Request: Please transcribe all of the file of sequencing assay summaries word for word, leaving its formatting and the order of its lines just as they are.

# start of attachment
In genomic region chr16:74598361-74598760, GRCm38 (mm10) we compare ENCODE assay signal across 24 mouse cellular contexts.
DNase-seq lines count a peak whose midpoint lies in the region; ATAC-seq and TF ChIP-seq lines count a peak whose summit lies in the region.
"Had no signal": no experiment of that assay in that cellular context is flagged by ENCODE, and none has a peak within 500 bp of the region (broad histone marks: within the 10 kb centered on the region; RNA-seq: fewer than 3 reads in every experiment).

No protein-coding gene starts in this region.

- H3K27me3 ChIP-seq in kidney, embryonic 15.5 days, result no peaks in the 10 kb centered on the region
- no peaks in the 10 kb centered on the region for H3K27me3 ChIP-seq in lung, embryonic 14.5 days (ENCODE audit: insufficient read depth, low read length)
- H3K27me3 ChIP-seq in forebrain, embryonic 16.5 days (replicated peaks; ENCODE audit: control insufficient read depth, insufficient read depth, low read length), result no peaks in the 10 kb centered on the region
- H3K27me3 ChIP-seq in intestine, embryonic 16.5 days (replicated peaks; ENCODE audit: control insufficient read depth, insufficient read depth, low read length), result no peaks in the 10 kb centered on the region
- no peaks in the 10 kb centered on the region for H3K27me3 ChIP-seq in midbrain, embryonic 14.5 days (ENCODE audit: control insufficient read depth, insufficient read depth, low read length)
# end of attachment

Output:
In genomic region chr16:74598361-74598760, GRCm38 (mm10) we compare ENCODE assay signal across 24 mouse cellular contexts.
DNase-seq lines count a peak whose midpoint lies in the region; ATAC-seq and TF ChIP-seq lines count a peak whose summit lies in the region.
"Had no signal": no experiment of that assay in that cellular context is flagged by ENCODE, and none has a peak within 500 bp of the region (broad histone marks: within the 10 kb centered on the region; RNA-seq: fewer than 3 reads in every experiment).

No protein-coding gene starts in this region.

- H3K27me3 ChIP-seq in kidney, embryonic 15.5 days, result no peaks in the 10 kb centered on the region
- no peaks in the 10 kb centered on the region for H3K27me3 ChIP-seq in lung, embryonic 14.5 days (ENCODE audit: insufficient read depth, low read length)
- H3K27me3 ChIP-seq in forebrain, embryonic 16.5 days (replicated peaks; ENCODE audit: control insufficient read depth, insufficient read depth, low read length), result no peaks in the 10 kb centered on the region
- H3K27me3 ChIP-seq in intestine, embryonic 16.5 days (replicated peaks; ENCODE audit: control insufficient read depth, insufficient read depth, low read length), result no peaks in the 10 kb centered on the region
- no peaks in the 10 kb centered on the region for H3K27me3 ChIP-seq in midbrain, embryonic 14.5 days (ENCODE audit: control insufficient read depth, insufficient read depth, low read length)